The Society may use processors for a variety of purposes; for instance, to store personal data, to send email communications, or to calculate staff payroll. In each case, it must have conducted sufficient due diligence to be able to evaluate whether the processor offers sufficient guarantees to protect personal data and must ensure that the processor is bound by a contract that incorporates the provisions specified by the GDPR. The requirements around appointing processors are explained in more detail below (see Section 7, below).
‘Special categories of personal data’ means personal data revealing racial or ethnic origin, political opinions, religious or philosophical beliefs, or trade union membership, genetic or biometric data, data concerning health (including medical data, and medical records, for example), or concerning an individual’s sex life or sexual orientation. Special categories of personal data is the term used in the GDPR which, broadly speaking, replaces the concept of ‘sensitive personal data’ from the DPA.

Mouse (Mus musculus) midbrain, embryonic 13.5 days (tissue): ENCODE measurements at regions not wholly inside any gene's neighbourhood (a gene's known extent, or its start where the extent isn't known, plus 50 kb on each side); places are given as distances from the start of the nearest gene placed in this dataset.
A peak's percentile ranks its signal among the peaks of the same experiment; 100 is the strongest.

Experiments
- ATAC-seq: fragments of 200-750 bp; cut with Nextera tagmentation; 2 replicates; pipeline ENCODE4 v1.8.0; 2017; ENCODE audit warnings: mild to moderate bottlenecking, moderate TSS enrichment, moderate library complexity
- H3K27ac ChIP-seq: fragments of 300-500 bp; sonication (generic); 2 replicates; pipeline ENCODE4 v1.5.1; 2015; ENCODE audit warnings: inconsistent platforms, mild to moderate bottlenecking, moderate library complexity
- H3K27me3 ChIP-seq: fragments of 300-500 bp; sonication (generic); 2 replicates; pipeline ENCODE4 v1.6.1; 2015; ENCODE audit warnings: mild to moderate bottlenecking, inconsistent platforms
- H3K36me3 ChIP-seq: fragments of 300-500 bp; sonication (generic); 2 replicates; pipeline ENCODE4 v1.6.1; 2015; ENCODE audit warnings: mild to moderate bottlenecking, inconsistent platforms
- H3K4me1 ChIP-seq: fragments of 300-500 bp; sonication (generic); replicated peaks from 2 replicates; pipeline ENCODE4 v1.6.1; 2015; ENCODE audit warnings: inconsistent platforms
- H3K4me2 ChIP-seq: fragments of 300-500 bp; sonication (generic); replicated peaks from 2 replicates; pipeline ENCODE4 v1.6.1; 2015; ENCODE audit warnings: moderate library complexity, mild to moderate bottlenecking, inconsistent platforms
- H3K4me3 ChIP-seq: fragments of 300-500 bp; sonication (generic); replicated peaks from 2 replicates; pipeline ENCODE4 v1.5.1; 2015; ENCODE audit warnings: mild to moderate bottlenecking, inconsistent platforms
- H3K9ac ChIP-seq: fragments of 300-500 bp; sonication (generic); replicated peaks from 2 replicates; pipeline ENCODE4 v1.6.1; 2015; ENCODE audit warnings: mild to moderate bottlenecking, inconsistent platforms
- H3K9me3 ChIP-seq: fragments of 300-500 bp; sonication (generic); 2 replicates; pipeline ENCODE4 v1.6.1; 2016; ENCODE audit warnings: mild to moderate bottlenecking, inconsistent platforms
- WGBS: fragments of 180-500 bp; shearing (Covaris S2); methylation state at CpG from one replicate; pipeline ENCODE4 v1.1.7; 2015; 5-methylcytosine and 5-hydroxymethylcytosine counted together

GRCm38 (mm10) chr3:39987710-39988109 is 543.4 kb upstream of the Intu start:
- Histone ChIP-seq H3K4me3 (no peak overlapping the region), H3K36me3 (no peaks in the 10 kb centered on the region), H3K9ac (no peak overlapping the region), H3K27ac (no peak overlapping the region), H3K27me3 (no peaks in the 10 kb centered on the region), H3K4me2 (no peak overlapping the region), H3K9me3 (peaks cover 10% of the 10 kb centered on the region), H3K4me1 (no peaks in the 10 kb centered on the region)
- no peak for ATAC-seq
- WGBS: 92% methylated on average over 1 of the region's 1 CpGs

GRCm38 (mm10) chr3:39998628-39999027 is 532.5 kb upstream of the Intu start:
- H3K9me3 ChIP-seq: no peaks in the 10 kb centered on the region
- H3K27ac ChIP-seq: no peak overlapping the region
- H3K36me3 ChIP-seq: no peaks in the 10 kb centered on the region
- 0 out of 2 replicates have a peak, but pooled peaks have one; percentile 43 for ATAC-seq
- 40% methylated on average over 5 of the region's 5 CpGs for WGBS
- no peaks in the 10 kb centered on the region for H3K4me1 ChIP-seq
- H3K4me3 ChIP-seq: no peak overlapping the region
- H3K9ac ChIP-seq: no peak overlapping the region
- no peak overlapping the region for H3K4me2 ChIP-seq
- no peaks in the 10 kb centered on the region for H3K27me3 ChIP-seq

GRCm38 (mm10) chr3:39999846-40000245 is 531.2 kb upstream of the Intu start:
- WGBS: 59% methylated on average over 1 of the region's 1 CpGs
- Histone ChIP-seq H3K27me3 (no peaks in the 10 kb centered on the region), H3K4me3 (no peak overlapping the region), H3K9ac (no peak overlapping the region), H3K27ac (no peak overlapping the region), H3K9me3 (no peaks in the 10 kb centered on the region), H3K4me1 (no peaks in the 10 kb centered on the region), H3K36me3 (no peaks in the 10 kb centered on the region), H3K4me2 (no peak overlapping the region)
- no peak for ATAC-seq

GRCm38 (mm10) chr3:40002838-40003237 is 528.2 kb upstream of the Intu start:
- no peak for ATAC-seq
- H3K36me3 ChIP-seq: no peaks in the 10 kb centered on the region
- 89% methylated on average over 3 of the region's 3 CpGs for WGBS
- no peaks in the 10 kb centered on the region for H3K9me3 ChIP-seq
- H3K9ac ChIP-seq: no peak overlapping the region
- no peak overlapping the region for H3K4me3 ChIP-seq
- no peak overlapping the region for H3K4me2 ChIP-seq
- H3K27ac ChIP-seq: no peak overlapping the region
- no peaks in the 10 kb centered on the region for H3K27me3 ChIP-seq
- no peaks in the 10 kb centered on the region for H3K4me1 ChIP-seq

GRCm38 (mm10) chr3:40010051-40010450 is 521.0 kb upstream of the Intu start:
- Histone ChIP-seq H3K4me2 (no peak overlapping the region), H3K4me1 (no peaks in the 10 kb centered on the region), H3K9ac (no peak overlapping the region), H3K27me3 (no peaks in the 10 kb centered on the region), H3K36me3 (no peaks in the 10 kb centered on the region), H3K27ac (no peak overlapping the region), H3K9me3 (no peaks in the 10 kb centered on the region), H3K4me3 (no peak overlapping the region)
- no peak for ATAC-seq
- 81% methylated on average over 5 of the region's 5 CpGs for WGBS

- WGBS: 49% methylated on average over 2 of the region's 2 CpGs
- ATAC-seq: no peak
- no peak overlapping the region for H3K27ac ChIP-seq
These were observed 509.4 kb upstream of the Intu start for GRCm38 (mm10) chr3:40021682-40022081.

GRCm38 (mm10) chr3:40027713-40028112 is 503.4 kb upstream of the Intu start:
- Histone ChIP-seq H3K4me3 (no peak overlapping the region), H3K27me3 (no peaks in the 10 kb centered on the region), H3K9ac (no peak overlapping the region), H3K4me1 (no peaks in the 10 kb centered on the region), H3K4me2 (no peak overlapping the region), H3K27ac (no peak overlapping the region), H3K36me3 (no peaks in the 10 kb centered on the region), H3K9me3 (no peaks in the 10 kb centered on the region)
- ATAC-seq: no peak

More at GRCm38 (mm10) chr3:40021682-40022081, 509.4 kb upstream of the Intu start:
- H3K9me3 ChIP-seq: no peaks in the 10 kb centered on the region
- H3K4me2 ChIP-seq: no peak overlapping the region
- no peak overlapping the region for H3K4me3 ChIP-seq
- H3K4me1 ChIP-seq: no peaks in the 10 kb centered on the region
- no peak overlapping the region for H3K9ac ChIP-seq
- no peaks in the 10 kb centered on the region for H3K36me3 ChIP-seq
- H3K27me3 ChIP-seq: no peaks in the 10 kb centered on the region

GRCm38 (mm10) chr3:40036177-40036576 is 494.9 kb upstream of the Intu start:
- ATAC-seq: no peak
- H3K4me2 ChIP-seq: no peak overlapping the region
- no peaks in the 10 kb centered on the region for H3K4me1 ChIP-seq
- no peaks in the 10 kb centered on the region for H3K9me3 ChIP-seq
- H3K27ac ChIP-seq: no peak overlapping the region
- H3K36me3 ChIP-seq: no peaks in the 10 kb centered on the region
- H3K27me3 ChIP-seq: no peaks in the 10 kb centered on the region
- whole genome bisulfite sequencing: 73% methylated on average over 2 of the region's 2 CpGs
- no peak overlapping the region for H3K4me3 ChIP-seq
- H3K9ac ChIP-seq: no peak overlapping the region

The special categories of personal data require a higher standard of care. If a personal data breach (as defined below) occurs that involves the loss of any of the special categories of personal data, the ICO will regard this as a serious breach. The GDPR also requires that personal data relating to criminal convictions and offences is treated with a higher standard of care.
The Society is generally unlikely to hold a significant volume of the special categories of personal data, though in the event that it does, it must ensure the information is handled accordingly.
‘Data subject’ means an individual to whom personal data relate. Typically, these are employees, customers, and suppliers.
The categories of data subject whose personal data the Society is likely to process will include members, staff, suppliers, and members of the public.
‘Personal data breach’ means a breach of security leading to the accidental or unlawful destruction, loss, alteration, unauthorised disclosure of, or access to, personal data.